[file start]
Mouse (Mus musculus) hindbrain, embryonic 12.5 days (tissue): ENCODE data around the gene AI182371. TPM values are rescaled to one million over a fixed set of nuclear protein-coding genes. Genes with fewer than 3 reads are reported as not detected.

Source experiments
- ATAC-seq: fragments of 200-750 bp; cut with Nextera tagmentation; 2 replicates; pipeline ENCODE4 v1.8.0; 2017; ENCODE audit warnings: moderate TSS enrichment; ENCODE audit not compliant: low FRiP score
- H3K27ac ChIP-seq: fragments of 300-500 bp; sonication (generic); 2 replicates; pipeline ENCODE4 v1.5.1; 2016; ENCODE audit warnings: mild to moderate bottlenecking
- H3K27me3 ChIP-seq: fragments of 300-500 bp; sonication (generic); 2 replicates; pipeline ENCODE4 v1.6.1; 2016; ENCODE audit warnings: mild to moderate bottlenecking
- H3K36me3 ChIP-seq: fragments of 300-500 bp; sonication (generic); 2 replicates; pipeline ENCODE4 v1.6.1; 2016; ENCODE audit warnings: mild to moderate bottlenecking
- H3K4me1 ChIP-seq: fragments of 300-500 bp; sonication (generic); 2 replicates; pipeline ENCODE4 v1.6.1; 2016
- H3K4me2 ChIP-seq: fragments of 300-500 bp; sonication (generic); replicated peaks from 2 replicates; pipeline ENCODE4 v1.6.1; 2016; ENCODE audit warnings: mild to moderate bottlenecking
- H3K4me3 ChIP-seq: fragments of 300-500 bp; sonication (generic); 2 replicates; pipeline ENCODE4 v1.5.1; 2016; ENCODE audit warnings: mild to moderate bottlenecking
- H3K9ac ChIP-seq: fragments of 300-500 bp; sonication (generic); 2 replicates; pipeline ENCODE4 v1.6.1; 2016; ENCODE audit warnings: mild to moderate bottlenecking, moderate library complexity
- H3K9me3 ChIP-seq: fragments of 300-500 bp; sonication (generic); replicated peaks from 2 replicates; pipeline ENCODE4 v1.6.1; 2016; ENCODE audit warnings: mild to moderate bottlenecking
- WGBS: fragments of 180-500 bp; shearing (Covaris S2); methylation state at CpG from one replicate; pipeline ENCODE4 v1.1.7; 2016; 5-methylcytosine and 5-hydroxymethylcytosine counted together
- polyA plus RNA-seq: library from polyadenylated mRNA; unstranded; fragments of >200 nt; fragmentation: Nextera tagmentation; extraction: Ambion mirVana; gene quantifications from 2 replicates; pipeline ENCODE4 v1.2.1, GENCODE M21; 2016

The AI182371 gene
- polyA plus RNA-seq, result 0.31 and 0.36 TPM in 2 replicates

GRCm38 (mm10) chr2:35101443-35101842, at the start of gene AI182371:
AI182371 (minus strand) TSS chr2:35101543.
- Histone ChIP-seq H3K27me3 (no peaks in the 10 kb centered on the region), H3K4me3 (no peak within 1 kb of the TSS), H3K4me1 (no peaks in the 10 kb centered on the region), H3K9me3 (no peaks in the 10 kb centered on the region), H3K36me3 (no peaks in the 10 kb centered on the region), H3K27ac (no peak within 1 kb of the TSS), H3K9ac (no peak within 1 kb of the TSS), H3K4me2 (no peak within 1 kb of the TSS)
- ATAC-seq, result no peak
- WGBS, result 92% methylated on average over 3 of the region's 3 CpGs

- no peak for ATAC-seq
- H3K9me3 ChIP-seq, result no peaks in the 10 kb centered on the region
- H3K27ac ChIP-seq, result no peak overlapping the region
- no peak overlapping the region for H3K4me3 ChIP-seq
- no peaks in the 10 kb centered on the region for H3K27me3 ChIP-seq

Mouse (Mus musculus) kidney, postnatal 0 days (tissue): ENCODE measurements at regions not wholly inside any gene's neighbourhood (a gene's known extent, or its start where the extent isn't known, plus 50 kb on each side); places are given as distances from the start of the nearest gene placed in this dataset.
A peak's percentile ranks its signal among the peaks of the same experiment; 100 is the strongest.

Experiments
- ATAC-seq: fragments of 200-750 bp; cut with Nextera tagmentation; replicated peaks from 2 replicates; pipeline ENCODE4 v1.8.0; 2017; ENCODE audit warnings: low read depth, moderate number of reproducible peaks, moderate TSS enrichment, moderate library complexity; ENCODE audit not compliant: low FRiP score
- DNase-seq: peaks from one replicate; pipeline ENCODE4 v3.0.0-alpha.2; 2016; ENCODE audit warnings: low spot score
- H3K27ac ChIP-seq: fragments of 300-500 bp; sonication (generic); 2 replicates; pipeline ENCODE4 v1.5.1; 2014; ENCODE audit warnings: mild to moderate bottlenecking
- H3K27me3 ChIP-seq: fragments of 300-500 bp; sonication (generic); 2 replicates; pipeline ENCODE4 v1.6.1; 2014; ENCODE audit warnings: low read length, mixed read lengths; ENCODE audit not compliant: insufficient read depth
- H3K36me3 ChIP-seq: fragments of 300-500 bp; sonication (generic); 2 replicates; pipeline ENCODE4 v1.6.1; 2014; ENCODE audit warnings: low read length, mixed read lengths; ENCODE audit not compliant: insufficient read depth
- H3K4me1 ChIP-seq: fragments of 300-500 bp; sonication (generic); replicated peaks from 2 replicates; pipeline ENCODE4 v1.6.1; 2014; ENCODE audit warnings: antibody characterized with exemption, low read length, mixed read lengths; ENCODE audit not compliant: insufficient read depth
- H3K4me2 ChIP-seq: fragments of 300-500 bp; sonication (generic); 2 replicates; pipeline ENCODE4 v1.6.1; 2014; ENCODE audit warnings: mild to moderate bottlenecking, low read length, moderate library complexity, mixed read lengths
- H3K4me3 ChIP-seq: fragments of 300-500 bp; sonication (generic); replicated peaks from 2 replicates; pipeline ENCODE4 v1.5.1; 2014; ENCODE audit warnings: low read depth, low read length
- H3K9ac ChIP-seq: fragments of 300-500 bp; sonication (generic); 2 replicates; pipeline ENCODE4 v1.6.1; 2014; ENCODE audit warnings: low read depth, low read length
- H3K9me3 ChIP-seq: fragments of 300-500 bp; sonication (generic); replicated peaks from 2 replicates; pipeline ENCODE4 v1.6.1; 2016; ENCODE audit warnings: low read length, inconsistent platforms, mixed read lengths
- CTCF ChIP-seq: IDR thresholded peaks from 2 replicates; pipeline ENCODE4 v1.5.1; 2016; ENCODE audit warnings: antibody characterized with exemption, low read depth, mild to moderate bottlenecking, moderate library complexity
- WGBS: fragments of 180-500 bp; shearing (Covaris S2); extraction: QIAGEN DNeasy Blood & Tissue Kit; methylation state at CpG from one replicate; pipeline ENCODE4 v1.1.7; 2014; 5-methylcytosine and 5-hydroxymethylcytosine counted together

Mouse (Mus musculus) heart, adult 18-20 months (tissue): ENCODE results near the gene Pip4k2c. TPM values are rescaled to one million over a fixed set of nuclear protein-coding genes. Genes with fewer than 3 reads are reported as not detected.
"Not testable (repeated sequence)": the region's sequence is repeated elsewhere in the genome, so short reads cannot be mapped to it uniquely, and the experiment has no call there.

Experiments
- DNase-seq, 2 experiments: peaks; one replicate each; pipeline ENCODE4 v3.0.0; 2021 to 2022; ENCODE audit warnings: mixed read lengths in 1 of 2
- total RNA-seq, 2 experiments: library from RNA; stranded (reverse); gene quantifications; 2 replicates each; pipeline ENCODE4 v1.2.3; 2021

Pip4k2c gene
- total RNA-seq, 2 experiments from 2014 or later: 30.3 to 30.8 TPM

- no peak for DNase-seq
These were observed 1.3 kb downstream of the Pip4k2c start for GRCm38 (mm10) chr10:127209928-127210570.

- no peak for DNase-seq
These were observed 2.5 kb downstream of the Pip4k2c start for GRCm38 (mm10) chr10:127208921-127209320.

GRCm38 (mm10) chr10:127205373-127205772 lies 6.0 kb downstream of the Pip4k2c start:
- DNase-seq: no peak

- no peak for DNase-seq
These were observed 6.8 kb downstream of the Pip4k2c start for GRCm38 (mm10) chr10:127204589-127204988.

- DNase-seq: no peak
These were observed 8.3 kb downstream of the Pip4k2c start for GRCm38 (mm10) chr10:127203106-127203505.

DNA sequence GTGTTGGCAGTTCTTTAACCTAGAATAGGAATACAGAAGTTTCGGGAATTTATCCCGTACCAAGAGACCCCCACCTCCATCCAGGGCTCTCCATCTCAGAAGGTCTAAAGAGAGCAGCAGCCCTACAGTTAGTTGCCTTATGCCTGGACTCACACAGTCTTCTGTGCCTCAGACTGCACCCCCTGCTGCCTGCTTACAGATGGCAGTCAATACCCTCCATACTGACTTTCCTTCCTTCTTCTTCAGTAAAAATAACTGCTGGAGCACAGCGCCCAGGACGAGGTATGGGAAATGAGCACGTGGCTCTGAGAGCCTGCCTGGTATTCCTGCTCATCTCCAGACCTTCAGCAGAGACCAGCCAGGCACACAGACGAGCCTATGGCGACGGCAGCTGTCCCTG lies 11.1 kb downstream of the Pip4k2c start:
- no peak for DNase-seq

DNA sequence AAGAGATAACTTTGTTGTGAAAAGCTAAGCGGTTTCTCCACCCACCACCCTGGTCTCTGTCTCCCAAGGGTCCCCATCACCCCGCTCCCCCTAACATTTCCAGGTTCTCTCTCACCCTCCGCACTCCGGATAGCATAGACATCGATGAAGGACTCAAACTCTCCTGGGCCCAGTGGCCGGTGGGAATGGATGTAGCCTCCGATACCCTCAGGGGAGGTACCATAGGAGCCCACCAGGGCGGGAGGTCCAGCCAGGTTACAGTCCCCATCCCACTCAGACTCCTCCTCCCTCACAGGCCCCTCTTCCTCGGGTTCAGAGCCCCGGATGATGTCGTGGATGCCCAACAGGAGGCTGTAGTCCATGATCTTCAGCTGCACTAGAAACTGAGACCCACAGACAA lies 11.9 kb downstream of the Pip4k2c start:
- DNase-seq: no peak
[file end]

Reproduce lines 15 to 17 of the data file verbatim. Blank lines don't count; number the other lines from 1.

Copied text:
- polyA plus RNA-seq, result 0.31 and 0.36 TPM in 2 replicates

GRCm38 (mm10) chr2:35101443-35101842, at the start of gene AI182371:
AI182371 (minus strand) TSS chr2:35101543.